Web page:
An incoordination of the sympathetic with the parasympathetic actions of voluntary micturition is often termed reflex dyssynergia, and in some cases this can occur as an idiopathic condition without other apparent neurologic deficits.
2. Neurogenic Origin - Lower Motor Neuron
Lesions of the sacral spinal cord segments, pelvic nerve, and/or pudendal nerve cause reduced or absent pelvic sensation and loss of detrusor contraction. The bladder muscle will be flaccid and overdistended, which will lead to damage of the tight junctions of the detrusor and permanent bladder atony. As increased intravesicular pressure exceeds urethral outflow resistance, overflow incontinence will result.
3. Nonneurogenic Conditions
Anatomic abnormalities can result in incontinence, and these are often congenital conditions. Examples are ectopic ureter, urethral hypoplasia, pelvic bladder, urethrovaginal fistula, and congenital urethral sphincter mechanism incompetence. Acquired anatomic defects of the urethra or bladder can result from infiltrative disease, prostatic disease, uroliths, trauma or surgery.
Paradoxical incontinence is caused by partial or intermittent obstruction of the urethra that allows leakage around the obstruction when the bladder is full. Sometimes these animals leak urine at rest, but are obstructed when they attempt to voluntarily void. Examples are urethral calculi, neoplasia, and prostatitis/urethritits.
Urge incontinence is caused by severe irritation or inflammation of the urinary bladder. This causes a sensation of fullness and initiates a micturition reflex at a low filling volume. Cats with severe FLUTD often exhibit this type of incontinence, as do some dogs with cystic calculi or severe bacterial cystitis. The pet may act suddenly anxious, because he feels an urgency to urinate that he can not control. Detrusor instability (detrusor hyperreflexia) is an idiopathic functional disorder in which the bladder contracts at a very low filling volume, but the pet usually does not feel a sense of urgency. This condition is uncommon in veterinary patients, and results in frequent small volumes of urine being involuntarily voided.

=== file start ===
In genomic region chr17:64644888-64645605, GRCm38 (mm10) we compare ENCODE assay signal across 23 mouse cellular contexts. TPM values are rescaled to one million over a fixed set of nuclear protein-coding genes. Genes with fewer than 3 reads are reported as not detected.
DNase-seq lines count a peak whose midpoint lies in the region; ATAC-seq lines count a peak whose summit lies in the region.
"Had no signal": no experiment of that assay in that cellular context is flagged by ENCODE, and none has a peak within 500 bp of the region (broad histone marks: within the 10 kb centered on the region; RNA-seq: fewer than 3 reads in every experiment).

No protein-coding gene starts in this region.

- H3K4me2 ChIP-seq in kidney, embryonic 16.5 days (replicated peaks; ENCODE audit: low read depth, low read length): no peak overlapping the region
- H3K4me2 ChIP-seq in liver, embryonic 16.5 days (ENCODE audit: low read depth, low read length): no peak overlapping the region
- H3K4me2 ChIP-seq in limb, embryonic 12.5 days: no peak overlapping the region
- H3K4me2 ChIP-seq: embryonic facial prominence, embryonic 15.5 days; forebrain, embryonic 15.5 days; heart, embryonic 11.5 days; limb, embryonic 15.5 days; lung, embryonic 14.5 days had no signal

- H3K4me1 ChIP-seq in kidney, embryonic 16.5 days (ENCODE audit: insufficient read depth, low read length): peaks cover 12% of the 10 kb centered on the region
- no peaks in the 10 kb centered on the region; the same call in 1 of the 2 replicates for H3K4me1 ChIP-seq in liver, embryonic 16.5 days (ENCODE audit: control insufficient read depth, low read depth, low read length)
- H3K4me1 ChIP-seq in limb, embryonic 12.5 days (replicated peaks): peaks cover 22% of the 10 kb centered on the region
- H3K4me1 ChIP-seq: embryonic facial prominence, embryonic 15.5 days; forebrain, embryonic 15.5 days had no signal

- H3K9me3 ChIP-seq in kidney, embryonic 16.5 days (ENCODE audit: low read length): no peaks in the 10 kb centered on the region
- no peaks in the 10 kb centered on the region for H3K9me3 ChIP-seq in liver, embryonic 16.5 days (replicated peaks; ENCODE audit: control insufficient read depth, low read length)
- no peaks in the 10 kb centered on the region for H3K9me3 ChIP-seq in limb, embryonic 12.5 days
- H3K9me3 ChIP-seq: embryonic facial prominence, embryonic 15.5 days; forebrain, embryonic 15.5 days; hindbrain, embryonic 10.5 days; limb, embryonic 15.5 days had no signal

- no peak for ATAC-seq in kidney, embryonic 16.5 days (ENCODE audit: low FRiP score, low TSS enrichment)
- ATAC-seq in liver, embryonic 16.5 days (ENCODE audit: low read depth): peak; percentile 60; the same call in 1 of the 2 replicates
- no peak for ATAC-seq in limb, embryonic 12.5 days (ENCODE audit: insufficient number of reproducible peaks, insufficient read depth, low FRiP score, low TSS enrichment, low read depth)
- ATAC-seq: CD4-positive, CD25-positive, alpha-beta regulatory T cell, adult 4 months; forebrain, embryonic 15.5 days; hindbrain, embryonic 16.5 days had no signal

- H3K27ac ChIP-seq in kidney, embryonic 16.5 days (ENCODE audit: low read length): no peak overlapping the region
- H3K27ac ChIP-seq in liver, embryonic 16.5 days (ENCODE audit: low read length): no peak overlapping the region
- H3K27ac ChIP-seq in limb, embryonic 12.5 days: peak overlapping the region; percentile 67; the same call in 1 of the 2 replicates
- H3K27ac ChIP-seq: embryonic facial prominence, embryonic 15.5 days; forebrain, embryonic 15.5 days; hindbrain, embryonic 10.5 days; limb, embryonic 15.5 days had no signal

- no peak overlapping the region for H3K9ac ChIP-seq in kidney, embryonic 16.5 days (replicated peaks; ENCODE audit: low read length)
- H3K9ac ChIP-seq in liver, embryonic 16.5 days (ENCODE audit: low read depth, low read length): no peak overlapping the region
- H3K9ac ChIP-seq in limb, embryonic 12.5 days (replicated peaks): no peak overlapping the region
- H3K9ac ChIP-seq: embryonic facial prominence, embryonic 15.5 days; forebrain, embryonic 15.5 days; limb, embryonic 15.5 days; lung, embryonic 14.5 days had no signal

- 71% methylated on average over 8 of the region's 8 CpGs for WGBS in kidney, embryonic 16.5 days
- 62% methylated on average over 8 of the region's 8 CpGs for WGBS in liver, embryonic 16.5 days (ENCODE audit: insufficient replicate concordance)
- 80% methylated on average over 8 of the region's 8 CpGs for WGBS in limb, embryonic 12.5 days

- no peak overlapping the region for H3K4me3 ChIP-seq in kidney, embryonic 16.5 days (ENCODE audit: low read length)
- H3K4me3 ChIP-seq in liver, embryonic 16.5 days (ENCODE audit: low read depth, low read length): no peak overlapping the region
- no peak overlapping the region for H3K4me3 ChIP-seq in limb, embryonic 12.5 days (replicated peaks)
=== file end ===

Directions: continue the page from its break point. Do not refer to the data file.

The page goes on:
Stress incontinence is the most common form of incontinence in dogs, and is more appropriately termed urethral sphincter mechanism incompetence. It is also called spay incontinence or hormone-responsive incontinence. The bladder emptying part of the micturition reflex is normal, but when the dog is at rest and the bladder is full, the internal sphincter tone is insufficient to prevent leakage of urine. The incontinence is typically at night or when the dog is relaxed, and is usually several hours after the dog has voided. This problem is most commonly seen in middle-aged spayed female dogs, but can be seen with other signalments. Causes are multifactorial, but individual anatomy, a pelvic location of the internal urethral sphincter due to removal of the broad ligaments during OHE, and lack of estrogenic stimulation to the receptors in the internal sphincter are all possible contributing factors. A dog with marginal internal urethral sphincter tone that becomes PU/PD may exhibit this type of incontinence as well.
Detrusor areflexia (atonic bladder) is a large flaccid bladder that can not contract, resulting in overflow incontinence. A lower motor neuron disorder may cause this, but so can any condition that causes chronic physical or functional urethral obstruction, which results in damage to the tight junctions of the smooth muscle of the detrusor. Urine retention with a large bladder is always considered a medical emergency, and should be managed by indwelling or intermittent urethral catheterization while a diagnosis of the underlying cause is being sought. Urinary retention is often accompanied by secondary bacterial infection.
Diagnostic Approach to Incontinence